Sherry Vinegar vs Sherry Cooking Wine: What’s The Difference?

Sherry Vinegar

Sherry vinegar and sherry cooking wine may seem like the same thing.

After all, you can use both of them to enhance the food’s flavor. Yet, despite having a similar origin, there are several differences between them.

So, what is the difference between sherry vinegar and sherry cooking wine?

Sherry vinegar is fermented wine like any vinegar and has an acidic taste, whereas sherry cooking wine has a splash of alcohol, used to increase the sweetness of some dishes.

In this guide, we will talk more about these differences. So, read on!

What Is Sherry Vinegar?

Sherry vinegar

Sherry vinegar is a gourmet wine made from sherry, and sherry is a fortified wine made from white grapes grown in Andalusia, Spain.

Palomino, Moscatel, and Pedro Ximenez are the 3 primary grapes used in the making of sherry wine which, in turn, are also major ingredients used in making sherry vinegar. Each of these grapes has a distinctive taste which gives the vinegar a distinctive quality.

Palomino gives the vinegar a light and tangy taste. On the other hand, Moscatel and Pedro Ximenez are sweeter grapes that make the vinegar rich in flavor by balancing the sweet and acidic taste.

Sherry vinegar is kept and fermented in oak barrels for 6 months or more. However, they can be stored for 2-10 years too. The longer they are stored, the more concentrated they become.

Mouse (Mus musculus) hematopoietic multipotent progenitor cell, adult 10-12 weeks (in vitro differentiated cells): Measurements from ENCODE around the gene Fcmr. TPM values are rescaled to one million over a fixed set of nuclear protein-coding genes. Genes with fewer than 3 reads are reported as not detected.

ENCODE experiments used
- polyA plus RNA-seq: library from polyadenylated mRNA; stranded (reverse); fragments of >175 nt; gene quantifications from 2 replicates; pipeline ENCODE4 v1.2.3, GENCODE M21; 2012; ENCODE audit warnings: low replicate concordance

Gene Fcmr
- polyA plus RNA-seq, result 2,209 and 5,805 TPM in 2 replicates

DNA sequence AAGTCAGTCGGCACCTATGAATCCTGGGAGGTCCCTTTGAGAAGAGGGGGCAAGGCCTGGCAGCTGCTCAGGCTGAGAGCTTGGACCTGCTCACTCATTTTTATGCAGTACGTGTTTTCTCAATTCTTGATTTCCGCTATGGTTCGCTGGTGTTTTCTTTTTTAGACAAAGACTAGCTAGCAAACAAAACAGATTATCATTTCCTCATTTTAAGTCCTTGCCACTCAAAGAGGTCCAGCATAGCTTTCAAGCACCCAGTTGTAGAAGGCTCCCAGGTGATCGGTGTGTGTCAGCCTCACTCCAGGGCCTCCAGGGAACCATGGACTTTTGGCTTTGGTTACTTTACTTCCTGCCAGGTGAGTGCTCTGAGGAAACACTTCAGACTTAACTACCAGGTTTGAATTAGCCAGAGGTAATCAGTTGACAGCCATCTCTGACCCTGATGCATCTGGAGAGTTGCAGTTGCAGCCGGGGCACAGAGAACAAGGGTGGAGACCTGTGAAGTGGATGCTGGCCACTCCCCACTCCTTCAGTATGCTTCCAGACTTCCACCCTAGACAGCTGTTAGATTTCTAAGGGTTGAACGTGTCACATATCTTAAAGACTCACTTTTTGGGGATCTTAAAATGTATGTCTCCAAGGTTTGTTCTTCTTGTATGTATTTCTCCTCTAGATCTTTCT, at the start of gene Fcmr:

What Is Sherry Cooking Wine?

Sherry cooking wine, also known as cooking sherry, is cheap wine that copies the flavor and color of an authentic sherry. But, it is a low-quality sherry with some added salt.

Despite being a wine, you aren’t supposed to drink it as it is or mix it in cocktails or other drinks. Sherry cooking wine is beneficial when a particular dish needs sweetness or a splash of alcohol.

It has a sweet smell and golden color. The base is mixed with brandy after fermentation to increase its alcohol content. 

Sherry Vinegar vs Sherry Cooking Wine: Comparison Chart

The comparison table below will give you a clear idea of the differences between sherry vinegar and sherry cooking wine. 

Category  Sherry Vinegar  Sherry Wine 
Taste  Rich and nutty, slightly sweet Slight nutty flavor, caramel-like 
Color Dark amber color Light golden color 
Substitute Dry red or white wine Sherry wine / dry red or white wine
Origin  Southern Spain  Spain 
Alcohol Content 3% 17%
Shelf Life  You can store it for a more extended period Unopened-12 months

Opened- about three weeks, no longer than a month

What’s the Difference Between Sherry Vinegar and Wine?

Like mentioned before, even though sherry vinegar and sherry cooking vine come from sherry, they are both different products. Given below are some of the major differences.

Cooking_Sherry

Origin

Both sherry vinegar and sherry cooking wine are made from sherry wine. Sherry is made in the Jerez region of southern Spain.

Sherry vinegar comes from fermenting sherry wine. So it’s pure sherry even though it’s a bit old. On the other hand, Sherry cooking wine is not pure sherry. It’s a wine mixed with brandy and has added salt in it.

However, both sherry vinegar and sherry cooking wine have bases in sherry wine that originated in southern Spain.

Taste

Though both products originate from wine, sherry vinegar and sherry cooking wine have slightly different tastes compared to each other.

Sherry vinegar has a crisp, more acidic taste which is balanced by nuttiness and caramel-like flavor. The older the vinegar, the more intense the taste becomes. Sherry cooking, on the other hand, wine tastes like a dry sherry wine with a little bit of nuttiness.